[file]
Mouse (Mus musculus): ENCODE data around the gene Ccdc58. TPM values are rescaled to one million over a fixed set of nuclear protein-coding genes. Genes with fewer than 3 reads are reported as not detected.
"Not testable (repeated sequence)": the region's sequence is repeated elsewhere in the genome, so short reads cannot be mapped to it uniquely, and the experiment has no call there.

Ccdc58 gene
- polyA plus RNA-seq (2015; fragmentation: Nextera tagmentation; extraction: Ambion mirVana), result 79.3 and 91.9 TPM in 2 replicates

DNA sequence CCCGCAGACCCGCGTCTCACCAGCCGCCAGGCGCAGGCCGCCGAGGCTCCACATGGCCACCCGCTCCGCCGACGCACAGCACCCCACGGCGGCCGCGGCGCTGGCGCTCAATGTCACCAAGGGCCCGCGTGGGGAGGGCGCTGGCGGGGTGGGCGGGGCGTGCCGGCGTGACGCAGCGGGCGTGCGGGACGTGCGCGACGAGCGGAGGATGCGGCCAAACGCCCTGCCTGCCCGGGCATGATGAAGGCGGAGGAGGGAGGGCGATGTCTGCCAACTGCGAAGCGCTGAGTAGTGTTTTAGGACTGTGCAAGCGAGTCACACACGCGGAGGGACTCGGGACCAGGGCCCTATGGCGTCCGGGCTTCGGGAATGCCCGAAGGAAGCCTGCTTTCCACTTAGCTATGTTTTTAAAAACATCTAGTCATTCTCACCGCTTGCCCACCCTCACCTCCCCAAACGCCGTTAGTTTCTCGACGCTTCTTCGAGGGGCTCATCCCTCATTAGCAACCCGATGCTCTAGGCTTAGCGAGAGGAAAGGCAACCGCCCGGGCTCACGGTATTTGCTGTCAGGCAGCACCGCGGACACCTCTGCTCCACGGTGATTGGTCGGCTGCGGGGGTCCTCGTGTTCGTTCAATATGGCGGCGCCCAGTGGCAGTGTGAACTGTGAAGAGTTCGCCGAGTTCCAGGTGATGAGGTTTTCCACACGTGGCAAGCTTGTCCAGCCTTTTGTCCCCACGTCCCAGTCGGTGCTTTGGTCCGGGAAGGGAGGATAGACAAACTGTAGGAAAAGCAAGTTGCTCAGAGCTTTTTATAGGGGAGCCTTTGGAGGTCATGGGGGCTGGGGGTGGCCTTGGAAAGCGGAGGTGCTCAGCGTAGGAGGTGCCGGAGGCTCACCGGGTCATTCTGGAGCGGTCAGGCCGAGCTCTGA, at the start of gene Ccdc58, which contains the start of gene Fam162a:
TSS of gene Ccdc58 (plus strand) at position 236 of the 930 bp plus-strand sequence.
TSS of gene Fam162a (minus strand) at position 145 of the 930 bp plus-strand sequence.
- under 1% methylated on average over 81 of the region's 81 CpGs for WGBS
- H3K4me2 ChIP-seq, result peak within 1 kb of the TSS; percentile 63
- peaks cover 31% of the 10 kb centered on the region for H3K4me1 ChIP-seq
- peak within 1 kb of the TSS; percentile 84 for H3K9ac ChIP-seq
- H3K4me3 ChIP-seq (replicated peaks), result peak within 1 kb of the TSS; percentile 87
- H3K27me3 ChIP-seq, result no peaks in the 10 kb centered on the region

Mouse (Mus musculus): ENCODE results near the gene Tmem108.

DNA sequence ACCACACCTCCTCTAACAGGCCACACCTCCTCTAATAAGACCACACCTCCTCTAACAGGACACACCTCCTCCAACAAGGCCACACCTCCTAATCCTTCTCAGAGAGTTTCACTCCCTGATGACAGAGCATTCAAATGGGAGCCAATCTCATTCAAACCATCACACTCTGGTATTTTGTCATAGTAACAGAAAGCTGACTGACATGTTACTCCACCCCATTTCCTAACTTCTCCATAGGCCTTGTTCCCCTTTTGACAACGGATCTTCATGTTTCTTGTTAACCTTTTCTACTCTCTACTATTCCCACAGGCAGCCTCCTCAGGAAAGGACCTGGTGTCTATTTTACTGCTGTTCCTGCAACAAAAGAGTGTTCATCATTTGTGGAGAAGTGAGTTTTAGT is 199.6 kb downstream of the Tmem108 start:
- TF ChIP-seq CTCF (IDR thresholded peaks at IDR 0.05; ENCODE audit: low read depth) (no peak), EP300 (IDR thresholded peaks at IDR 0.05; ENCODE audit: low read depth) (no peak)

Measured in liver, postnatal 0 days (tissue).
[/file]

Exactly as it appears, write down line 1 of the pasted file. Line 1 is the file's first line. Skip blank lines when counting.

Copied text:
Mouse (Mus musculus): ENCODE data around the gene Ccdc58. TPM values are rescaled to one million over a fixed set of nuclear protein-coding genes. Genes with fewer than 3 reads are reported as not detected.